After a relatively subdued week four slate, the entire Pac-12 is in action this weekend, starting with tonight’s game between UCLA and Colorado.
While each game’s spread usually makes sense to me, I have to admit that I’m wondering why the Cardinal are nearly a touchdown underdog against Notre Dame, considering that Stanford has one of the most productive receivers in all of college football and that they own a three-game winning streak against the Irish, with each win being more dominant than the last. Oregon’s status as a two-point favorite over home team Cal is another head-scratcher, considering what we’ve seen Justin Herbert do to this point and how he played in regulation last week against a good Stanford defense.
Besides, after going 4–0 last week and 3–1 against the spread, I’m basically infallible, right?
Ryan’s 2018 record straight up / against the spread: 30–8 / 12–15–2
No. 7 Stanford Cardinal vs. No. 8 Notre Dame Fighting Irish (Saturday, 4:30 p.m., NBC)
Notre Dame -5.5, o/u 53.0
Stanford and Notre Dame have played each other 31 times since 1925, and have played annually since 1988, but Saturday’s game will be the first in which both teams are ranked in the AP top-10. Notre Dame began the year with three one-score victories before blowing the lid off of Wake Forest last week, during which junior quarterback Ian Book threw for an impressive 9.6 yards per attempt. Brian Kelly hasn’t made an official announcement regarding Notre Dame’s starting quarterback role, but it seems likely that Book’s strong showing against Wake Forest will earn him the first snaps against Stanford.
Meanwhile, the Cardinal own a 4–0 record of their own, and are featuring a newly reinvigorated offensive attack thanks to quarterback K.J. Costello and wide receiver JJ Arcega-Whiteside, whose seven receiving touchdowns ranks first nationally among Power Five programs. And if he’s healthy — which, admittedly, is a big ‘if’ — Bryce Love seems poised for a big game against an Irish program he torched for 125 yards on 20 carries a year ago.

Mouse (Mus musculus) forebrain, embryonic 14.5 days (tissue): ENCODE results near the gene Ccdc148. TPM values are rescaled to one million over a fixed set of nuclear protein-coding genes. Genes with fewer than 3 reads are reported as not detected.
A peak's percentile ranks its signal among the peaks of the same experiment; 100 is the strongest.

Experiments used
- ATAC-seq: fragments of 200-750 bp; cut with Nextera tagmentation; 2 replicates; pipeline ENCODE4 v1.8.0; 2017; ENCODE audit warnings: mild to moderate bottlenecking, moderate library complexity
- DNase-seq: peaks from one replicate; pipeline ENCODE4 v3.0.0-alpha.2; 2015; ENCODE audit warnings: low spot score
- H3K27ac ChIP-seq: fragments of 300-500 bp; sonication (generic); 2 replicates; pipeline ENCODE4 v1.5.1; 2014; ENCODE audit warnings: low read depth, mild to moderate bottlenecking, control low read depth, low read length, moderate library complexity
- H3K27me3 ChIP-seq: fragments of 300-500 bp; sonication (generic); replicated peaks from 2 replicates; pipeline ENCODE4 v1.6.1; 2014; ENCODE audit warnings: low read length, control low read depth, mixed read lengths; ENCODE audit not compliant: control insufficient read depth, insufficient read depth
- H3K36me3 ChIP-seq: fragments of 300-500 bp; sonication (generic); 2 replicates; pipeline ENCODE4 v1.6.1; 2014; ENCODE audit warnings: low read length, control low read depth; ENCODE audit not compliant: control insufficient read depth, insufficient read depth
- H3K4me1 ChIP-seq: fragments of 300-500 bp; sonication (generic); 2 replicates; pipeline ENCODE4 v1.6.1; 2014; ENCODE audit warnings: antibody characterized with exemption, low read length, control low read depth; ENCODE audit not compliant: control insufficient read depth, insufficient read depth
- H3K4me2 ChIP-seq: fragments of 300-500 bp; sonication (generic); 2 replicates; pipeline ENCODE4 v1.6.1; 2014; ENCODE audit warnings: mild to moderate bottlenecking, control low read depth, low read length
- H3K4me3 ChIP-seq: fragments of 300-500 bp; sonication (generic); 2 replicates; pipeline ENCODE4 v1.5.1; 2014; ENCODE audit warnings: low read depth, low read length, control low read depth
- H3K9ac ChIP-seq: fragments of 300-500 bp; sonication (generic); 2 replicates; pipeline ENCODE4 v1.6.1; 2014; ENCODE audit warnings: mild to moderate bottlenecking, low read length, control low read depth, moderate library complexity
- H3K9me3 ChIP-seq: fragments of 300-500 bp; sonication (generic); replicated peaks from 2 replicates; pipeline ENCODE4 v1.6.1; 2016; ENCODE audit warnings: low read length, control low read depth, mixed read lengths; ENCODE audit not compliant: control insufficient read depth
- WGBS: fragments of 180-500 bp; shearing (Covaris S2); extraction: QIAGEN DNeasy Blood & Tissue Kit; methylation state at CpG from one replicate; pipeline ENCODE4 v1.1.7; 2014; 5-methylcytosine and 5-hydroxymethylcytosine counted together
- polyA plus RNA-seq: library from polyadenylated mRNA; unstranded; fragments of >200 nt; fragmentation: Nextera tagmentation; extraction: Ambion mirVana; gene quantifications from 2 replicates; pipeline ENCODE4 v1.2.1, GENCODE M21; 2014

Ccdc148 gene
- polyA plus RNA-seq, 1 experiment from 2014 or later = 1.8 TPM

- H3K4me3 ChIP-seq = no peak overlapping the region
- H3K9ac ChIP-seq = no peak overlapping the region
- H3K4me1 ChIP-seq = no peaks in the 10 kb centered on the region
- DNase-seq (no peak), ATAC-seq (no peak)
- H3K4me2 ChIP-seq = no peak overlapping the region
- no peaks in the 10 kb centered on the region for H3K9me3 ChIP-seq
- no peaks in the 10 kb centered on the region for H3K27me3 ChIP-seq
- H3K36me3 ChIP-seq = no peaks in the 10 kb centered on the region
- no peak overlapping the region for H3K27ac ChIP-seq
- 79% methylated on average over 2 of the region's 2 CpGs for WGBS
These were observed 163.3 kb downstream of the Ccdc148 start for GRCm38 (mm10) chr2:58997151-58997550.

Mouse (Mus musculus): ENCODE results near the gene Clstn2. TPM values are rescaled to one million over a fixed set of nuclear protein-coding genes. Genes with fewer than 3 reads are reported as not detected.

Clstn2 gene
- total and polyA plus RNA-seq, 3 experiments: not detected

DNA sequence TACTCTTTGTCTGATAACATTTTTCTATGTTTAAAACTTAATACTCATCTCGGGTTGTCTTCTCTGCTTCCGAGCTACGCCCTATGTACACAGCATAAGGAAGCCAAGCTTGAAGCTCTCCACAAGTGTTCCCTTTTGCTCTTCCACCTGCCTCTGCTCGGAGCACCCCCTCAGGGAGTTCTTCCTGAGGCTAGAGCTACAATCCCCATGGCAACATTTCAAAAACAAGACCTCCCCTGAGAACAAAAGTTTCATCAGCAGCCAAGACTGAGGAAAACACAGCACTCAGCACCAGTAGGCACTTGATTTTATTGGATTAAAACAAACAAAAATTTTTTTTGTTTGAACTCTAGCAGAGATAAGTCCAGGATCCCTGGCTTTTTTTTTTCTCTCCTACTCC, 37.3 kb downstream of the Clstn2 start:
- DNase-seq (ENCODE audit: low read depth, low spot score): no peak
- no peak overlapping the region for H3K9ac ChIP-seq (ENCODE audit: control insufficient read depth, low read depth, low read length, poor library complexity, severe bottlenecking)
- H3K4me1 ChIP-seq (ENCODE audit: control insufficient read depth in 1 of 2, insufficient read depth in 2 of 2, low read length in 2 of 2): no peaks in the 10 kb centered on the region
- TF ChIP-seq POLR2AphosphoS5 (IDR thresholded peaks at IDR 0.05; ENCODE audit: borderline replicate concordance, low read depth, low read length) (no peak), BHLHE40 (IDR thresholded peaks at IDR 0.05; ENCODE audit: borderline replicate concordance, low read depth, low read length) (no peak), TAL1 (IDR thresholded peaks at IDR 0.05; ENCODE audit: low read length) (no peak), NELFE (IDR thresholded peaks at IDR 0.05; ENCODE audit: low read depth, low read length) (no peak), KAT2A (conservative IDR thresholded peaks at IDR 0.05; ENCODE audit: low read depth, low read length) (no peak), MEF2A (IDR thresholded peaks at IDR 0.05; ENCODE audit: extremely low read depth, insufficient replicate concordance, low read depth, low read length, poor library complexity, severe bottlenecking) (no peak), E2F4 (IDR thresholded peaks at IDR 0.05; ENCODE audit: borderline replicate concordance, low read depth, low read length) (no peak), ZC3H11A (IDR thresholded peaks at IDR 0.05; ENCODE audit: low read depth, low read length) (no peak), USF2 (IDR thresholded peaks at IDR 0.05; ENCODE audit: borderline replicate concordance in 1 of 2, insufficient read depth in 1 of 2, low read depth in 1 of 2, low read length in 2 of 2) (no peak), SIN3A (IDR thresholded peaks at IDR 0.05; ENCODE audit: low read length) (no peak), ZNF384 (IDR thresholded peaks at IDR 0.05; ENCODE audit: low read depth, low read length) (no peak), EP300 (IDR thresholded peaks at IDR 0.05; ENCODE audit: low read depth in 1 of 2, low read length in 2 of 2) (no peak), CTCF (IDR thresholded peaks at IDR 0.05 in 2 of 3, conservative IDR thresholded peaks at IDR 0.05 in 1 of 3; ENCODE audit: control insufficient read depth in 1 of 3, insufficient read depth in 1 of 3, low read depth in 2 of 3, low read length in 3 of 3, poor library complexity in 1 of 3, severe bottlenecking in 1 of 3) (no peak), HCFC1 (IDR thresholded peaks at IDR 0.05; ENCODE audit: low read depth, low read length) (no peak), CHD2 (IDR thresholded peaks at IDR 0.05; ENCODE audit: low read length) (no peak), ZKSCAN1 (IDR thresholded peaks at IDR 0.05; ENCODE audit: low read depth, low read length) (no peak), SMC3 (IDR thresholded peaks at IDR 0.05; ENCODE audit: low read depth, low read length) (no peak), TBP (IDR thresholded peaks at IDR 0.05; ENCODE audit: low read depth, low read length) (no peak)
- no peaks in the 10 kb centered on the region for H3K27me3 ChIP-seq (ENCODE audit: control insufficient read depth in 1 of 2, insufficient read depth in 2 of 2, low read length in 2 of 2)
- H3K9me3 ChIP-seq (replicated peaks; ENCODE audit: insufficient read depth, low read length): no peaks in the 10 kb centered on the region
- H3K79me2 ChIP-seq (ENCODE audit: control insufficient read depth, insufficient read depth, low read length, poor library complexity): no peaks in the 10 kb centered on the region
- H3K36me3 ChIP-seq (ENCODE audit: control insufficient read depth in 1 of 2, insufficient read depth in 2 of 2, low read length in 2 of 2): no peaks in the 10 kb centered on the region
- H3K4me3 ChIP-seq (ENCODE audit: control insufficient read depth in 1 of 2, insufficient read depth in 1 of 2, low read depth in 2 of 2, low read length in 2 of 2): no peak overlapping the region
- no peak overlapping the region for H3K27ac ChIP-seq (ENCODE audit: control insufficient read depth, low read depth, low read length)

In other words, I think the Irish (ranked 72nd and 18th in offensive and defensive yards per play, respectively) are pretty clearly overrated at No. 8. Moreover, I think the Cardinal run up a fourth consecutive victory over Notre Dame Saturday, and I don’t think it’ll be particularly close. Stanford 35, Notre Dame 21.
UCLA Bruins vs. Colorado Buffaloes (6 p.m., FS1)
Colorado -10.0, o/u 58.0
UCLA’s week-three bye couldn’t have come at a better time, with the Bruins in the midst of a three-game skid. On the other hand, nothing about UCLA’s play to this point suggests that they’re going to avoid continuing their losing streak Saturday against Colorado, as the Buffaloes have suddenly become legitimate contenders for the Pac-12 South as preseason favorites like USC and Arizona have shown signs of imploding. Colorado wide receiver Laviska Shenault Jr. (26 catches for 455 yards and three touchdowns) has been one of this season’s early success stories, and he should connect with quarterback Steven Montez often enough against UCLA’s porous pass defense (Bruins opponents have earned a passer rating of 131.72, 10th in the conference) to secure an easy win over the beleaguered visitors. Colorado 38, UCLA 24.